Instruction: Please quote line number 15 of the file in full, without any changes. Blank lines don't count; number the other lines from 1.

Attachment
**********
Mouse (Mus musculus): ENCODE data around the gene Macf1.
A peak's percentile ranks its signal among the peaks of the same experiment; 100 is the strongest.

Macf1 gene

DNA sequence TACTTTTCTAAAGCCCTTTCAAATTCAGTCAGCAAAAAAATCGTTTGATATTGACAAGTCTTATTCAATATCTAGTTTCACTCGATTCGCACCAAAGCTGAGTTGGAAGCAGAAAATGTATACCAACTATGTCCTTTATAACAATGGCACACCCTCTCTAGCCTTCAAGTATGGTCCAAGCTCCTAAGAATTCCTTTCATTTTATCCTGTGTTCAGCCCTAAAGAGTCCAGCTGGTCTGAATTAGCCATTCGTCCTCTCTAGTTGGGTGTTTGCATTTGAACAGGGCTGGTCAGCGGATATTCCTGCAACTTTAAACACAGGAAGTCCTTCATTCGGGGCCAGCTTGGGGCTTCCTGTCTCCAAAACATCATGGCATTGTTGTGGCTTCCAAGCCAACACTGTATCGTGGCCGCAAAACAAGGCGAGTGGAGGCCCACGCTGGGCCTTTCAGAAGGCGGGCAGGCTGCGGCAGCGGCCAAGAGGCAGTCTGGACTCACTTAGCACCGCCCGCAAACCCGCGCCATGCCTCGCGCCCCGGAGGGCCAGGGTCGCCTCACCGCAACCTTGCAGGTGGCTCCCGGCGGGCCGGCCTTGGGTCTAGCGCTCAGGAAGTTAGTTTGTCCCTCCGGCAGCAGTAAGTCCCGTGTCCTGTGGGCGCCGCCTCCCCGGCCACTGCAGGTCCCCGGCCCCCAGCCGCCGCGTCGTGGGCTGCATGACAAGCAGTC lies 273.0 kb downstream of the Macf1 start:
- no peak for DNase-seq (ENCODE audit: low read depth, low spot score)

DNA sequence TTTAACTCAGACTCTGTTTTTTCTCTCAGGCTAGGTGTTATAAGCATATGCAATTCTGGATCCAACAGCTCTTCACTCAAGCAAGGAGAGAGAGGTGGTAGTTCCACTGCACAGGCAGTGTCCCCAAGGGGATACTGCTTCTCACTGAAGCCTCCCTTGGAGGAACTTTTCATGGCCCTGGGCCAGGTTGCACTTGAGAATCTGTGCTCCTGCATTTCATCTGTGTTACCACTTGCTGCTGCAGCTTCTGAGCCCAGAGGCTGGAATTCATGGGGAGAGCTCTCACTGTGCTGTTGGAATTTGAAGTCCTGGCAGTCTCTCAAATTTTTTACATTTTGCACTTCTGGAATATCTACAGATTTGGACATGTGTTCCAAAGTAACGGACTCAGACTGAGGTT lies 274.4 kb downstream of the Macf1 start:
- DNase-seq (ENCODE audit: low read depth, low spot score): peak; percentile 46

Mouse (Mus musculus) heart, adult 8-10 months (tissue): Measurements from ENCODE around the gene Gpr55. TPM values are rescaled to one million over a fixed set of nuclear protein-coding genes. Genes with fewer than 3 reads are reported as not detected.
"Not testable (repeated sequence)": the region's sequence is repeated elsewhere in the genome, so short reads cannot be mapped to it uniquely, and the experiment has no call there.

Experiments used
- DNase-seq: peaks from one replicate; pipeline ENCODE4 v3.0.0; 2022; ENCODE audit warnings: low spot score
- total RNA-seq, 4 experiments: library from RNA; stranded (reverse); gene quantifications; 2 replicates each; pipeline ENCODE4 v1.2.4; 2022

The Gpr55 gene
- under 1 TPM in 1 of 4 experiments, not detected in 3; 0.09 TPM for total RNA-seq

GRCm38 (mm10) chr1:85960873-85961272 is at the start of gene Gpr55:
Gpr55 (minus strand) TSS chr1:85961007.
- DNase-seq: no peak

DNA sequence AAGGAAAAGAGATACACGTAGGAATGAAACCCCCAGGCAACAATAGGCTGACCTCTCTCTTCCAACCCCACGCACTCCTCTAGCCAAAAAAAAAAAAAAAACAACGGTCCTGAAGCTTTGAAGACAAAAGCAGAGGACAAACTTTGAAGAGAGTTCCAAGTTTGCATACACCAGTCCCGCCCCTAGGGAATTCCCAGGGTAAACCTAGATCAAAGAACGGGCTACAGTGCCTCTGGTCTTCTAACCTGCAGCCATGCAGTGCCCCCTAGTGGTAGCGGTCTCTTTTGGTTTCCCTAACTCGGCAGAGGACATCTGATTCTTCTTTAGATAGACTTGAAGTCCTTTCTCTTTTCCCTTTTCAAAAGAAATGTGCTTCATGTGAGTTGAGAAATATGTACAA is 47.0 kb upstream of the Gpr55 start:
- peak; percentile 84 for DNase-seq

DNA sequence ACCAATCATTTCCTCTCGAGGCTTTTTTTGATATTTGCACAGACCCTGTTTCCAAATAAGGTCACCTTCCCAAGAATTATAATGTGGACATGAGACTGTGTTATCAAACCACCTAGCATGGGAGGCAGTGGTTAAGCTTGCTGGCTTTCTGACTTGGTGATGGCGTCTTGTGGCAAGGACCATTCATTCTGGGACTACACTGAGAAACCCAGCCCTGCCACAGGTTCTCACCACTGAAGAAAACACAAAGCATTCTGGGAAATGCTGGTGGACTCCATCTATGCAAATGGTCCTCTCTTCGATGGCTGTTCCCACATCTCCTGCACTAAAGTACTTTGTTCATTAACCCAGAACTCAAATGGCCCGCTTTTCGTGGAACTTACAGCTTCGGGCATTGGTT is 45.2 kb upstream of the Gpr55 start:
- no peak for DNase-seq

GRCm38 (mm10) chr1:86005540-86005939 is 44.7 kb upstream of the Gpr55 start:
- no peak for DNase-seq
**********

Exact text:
GRCm38 (mm10) chr1:85960873-85961272 is at the start of gene Gpr55: